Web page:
By Ted Belman
I have long been an advocate of unilateral action reasoning that the agreements we get from Palestinians aren’t worth the paper they are written on and the cost of getting such worthless agreements is much too high.
Amos Yadlin Amos is the director of the Institute for National Security Studies (INSS) in Tel Aviv. He formerly served as chief of military intelligence for the Israel Defense Forces. He makes The Case for Unilateral Withdrawal
He proposes that:
A generous offer should be made to Palestinians, the outlines of which are by now quite familiar, having been repeatedly put on the table by successive Israeli prime ministers. If, once again, the offer is rejected out of hand or meets with impossible and non-negotiable demands like the wholesale return of Palestinian refugees and their descendants, or sovereignty over the Temple Mount, Israel on its own should continue to pursue a two-state reality.
You might wonder as I did why this offer should be so generous. Why not make a less generous offer?
But no, his suggested offer is unbelievably generous.
In that latter scenario, acting on principles formulated in consultation with its global allies and friends, Israel would shape its own borders, maintaining full control over Jerusalem, the settlement blocks, and the Jordan River. As for other areas under Israeli control, they would include for the time being all territories west of the security fence; the eventual disposition of these territories would be decided when the Palestinians are ready to negotiate seriously. Meanwhile, Israel would renounce its formal claims to political sovereignty in areas where very few Israelis reside—areas that happen to constitute some 85 percent of the West Bank. By taking such a unilateral initiative, Israel would wrest from the current Palestinian leadership its crippling veto power over partition, while simultaneously acting to secure its own future as a Jewish, democratic, secure, and just state.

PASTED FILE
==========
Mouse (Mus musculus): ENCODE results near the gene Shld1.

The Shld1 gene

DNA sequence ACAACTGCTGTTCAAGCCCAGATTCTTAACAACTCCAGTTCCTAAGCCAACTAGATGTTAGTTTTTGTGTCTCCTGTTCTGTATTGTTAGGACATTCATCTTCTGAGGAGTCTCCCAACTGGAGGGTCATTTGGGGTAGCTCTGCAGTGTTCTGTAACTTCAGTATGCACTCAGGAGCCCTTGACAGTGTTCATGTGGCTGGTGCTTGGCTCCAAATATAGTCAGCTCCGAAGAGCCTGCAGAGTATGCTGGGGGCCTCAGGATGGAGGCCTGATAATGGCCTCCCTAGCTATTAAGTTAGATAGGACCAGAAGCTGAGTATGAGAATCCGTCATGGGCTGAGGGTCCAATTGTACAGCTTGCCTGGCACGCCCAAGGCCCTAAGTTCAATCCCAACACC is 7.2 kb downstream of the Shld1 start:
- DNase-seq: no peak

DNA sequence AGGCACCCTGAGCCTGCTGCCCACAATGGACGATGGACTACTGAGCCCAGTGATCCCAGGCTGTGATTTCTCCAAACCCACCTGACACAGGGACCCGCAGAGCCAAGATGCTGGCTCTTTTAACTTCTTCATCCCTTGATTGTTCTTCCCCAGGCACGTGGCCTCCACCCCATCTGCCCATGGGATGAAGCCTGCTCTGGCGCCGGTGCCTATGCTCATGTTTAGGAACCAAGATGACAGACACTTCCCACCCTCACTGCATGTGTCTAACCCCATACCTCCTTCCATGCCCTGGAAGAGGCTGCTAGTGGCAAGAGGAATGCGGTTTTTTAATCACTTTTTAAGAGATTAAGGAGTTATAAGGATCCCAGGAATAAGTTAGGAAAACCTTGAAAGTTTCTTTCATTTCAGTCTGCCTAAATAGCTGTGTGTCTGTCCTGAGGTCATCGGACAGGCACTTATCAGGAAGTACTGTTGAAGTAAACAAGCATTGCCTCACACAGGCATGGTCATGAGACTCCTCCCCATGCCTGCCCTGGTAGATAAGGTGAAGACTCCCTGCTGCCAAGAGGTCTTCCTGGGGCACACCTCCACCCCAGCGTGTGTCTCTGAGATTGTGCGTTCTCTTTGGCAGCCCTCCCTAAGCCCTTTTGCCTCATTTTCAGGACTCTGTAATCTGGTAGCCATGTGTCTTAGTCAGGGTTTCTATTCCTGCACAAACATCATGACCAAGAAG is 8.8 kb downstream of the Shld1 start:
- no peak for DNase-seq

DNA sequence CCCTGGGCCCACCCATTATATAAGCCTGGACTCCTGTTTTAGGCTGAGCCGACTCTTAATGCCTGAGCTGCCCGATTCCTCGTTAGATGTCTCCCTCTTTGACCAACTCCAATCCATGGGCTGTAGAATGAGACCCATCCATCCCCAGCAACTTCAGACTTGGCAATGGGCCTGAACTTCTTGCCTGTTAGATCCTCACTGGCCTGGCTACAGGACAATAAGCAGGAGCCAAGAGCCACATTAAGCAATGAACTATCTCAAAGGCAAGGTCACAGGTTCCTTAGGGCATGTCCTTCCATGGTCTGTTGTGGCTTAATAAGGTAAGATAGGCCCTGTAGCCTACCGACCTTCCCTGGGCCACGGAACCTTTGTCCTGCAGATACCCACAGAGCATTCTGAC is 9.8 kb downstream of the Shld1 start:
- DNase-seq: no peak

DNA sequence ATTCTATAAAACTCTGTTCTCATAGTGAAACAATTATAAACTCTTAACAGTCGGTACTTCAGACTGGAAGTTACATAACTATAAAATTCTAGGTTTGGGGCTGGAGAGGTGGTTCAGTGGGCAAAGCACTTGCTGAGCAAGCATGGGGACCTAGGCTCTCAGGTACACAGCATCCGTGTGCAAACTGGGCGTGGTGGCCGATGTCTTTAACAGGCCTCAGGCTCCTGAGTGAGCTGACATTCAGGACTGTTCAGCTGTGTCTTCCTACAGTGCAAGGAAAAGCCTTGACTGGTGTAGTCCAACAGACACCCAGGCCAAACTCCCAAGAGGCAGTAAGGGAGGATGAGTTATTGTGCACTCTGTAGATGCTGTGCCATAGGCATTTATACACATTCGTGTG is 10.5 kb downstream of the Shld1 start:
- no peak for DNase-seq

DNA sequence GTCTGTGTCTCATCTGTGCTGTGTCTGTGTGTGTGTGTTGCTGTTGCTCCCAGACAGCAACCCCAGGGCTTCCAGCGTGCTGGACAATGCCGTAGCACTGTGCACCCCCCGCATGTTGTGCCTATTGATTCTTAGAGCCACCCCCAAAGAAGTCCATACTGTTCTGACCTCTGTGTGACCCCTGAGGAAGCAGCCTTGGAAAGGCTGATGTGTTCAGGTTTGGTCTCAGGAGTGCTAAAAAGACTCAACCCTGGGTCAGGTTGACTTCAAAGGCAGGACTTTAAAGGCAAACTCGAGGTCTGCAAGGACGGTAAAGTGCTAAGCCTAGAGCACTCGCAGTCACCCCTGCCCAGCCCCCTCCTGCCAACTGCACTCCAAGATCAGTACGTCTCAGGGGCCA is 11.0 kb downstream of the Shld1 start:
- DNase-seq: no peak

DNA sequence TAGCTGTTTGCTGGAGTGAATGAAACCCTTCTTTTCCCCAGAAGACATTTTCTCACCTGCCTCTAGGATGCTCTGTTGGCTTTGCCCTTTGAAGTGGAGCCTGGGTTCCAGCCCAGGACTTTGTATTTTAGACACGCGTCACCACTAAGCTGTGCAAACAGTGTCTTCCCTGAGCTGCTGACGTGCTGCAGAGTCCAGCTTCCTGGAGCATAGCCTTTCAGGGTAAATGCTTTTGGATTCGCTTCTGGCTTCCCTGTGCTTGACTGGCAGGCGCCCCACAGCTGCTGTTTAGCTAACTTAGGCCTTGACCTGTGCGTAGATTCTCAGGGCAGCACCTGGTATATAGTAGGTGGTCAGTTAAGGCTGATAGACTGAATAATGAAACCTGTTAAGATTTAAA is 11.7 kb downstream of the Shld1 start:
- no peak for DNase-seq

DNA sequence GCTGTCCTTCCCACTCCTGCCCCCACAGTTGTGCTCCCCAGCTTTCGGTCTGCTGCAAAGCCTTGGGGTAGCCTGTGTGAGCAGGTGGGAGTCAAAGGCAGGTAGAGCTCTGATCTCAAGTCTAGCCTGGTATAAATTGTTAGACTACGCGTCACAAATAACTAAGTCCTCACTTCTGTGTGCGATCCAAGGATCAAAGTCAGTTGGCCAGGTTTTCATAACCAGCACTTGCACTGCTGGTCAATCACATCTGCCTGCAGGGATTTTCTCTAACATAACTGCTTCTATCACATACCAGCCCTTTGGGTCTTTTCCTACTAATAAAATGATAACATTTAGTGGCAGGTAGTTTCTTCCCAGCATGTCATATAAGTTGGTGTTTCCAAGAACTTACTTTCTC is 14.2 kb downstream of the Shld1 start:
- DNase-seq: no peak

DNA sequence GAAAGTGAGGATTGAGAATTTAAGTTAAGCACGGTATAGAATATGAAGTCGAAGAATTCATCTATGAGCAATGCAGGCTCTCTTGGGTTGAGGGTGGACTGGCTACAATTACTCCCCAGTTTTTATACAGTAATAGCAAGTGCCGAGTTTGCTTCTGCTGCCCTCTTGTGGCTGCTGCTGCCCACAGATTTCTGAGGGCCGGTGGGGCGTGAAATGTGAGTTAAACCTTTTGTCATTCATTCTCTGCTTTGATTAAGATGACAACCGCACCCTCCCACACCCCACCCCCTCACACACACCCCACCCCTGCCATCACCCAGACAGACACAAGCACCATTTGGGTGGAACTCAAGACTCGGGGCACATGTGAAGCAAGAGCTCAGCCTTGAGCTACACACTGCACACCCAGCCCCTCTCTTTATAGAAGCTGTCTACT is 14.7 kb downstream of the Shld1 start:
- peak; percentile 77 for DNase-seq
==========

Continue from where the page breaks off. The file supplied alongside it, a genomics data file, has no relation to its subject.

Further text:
Our so-called global allies wouldn’t give us an inch. Were we to seek their consent we would no longer be acting unilaterally and defeating the purpose of it. Notice that he wants to shape our own borders as opposed to “maintaining full control over Jerusalem, the settlement blocks, and the Jordan River.” Is he suggesting that we would not be sovereign over these lands? I think so because he goes on to say that the lands lying west of the fence to the greenline would also be in limbo.
He suggests we sweeten the deal for our global allies by renouncing our formal claim to sovereignty over 85% of Judea and Samaria which means we leave only 15% open for negotiations.
This is a horrible idea. In effect he is suggesting that we relinquish most of our land claims in exchange for what? Its not clear. At the same time 150,000 settlers would find themselves in land that we have relinquished our claim to.
Why not relinquish our claim to only 40% of J&S amounting to A plus parts of B and call it a day. We don’t have to prolong the conflict by offering to negotiate a better deal for the Palestinians in exchange for a peace agreement. Make no further commitment.
This tells you how left wing the INSS is.